To choose the right temperature, always base your purchase on the coldest temperature to expect during your trip.
If you’re um-ing and ah-ing over what the weather may or may not do, err on the safe side. Temperature expected to be 5 degrees? Go for 0.
It’s a lot harder to increase your warmth than it is to cool down. In short, you should always aim to choose a sleeping bag in the Comfort or Transition ranges depending on your individual needs.
How to choose a sleeping bag shape
Sleeping bags come in mummy, semi-rectangular or rectangular shapes. All come with distinct benefits.
Mummy sleeping bags
Core feature: maximum insulation + minimum volume and weight.
The mummy shape is narrow at the feet and tighter around your body so there’s less space around you. This is a deliberate design decision — with less empty space to heat up, your body won’t have to work as hard to stay warm. You’ll stay warmer for longer and use up less energy to boot.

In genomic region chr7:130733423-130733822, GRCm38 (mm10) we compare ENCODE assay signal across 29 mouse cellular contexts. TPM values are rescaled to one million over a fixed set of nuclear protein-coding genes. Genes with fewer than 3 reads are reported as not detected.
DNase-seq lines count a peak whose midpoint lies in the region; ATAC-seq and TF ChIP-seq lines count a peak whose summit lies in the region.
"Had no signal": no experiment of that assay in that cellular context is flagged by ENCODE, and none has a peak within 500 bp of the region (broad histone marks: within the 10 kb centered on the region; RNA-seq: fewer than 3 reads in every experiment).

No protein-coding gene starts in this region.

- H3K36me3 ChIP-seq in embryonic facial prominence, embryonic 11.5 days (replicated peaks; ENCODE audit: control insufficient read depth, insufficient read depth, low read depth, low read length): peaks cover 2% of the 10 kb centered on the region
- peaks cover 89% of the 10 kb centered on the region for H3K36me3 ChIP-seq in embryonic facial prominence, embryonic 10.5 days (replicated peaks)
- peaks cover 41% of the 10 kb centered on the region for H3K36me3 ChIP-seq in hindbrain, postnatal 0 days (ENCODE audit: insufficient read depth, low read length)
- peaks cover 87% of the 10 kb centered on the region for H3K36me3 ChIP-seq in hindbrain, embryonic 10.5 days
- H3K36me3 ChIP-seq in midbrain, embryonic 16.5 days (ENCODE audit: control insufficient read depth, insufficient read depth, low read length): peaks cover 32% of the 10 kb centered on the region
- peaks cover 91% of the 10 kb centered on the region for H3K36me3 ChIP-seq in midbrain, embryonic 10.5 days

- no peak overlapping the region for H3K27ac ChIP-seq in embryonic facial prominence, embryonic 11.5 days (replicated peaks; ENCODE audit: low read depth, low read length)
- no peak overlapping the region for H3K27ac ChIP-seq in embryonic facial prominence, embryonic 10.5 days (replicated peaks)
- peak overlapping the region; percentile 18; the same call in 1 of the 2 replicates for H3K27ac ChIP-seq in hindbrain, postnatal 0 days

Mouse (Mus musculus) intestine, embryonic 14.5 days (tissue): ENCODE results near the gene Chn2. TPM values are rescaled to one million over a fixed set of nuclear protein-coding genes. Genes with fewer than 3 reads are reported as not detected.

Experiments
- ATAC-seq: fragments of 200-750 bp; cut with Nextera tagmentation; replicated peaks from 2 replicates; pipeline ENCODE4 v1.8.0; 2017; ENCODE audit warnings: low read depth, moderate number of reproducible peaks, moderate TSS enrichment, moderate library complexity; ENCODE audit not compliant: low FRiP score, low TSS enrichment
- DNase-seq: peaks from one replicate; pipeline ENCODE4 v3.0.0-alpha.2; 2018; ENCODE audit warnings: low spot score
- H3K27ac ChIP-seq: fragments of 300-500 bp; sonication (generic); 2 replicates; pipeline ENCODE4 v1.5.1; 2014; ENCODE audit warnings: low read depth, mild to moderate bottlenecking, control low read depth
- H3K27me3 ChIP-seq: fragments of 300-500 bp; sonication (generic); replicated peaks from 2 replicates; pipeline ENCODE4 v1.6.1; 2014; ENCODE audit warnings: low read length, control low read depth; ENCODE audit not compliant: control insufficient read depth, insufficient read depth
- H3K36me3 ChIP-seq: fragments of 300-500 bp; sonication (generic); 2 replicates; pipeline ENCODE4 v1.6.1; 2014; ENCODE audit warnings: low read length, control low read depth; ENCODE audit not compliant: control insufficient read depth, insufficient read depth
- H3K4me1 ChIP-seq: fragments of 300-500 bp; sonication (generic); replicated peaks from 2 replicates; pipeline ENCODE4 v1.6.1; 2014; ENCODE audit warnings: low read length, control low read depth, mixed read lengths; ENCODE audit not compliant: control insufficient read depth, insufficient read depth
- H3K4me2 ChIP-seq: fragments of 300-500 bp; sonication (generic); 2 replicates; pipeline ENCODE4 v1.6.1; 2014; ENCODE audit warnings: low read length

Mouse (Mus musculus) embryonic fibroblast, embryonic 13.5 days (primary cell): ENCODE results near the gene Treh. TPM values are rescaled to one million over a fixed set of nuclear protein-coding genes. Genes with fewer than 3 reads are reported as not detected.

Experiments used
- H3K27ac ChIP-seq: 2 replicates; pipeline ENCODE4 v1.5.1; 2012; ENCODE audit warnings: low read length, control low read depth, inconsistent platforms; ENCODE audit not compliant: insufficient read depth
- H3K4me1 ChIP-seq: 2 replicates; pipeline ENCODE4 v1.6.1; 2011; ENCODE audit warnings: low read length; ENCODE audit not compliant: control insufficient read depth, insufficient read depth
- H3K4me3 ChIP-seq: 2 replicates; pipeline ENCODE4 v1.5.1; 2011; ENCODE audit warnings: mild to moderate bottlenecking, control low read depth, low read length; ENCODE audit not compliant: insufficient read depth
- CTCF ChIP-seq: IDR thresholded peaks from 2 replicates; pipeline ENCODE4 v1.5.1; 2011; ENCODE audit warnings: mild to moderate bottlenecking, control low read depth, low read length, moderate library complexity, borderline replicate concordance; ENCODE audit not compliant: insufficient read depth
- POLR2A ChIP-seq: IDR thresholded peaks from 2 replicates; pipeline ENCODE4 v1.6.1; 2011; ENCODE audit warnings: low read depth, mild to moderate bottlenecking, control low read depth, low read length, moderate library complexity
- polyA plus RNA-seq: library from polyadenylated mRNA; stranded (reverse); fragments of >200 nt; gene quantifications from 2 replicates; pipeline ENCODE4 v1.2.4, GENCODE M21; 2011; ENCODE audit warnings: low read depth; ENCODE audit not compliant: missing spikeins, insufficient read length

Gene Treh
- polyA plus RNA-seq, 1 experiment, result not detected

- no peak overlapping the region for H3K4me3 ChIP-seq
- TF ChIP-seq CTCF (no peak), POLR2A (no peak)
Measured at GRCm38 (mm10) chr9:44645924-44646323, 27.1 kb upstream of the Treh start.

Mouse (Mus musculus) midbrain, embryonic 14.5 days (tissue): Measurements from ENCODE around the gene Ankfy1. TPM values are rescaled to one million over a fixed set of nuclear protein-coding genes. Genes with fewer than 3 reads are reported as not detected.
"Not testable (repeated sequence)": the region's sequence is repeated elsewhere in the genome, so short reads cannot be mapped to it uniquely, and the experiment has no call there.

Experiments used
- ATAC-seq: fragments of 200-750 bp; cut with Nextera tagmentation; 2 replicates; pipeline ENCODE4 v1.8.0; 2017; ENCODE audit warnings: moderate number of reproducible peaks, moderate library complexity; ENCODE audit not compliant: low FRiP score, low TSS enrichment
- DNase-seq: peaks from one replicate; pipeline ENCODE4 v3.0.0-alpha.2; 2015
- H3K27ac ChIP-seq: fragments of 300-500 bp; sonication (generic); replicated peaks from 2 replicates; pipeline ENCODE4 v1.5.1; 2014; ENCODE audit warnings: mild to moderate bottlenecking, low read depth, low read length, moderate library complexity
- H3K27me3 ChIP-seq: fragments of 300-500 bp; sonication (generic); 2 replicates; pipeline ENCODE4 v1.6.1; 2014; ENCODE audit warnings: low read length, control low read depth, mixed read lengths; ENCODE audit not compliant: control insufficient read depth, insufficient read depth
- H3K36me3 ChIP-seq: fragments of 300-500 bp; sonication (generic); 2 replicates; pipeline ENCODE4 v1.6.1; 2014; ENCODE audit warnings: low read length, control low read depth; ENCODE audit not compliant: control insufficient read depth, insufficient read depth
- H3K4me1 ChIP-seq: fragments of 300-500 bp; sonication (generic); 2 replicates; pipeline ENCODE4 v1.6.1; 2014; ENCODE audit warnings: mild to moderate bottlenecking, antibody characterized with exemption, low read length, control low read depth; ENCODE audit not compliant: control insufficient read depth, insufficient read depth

A mummy bag also has a snug hood you can pull around your head for extra heat retention.
Semi-rectangular sleeping bags
Core feature: more legroom + usable as a blanket
These bags suit a variety of uses and temperatures and have a tapered cut that still provides efficient heat retention. There’s more space for your legs for those who like to sleep on their side or who move around more in their sleep. Unlike the mummy, you can open it up and use it as a blanket which can be beneficial in warmer climates.
Core feature: better in warmer climates + the most space
Rectangle shapes are as wide at the foot as they are at the shoulders. They give you the most amount of room and are a good choice for warmer climates, camping beds, car camping, or for when you want to share your sleeping bag with someone else.
Note: Make sure you pay attention to the max sleeper height of your sleeping bag as well. As a general rule of thumb, you should add 25–30cm on top of your height for maximum comfort.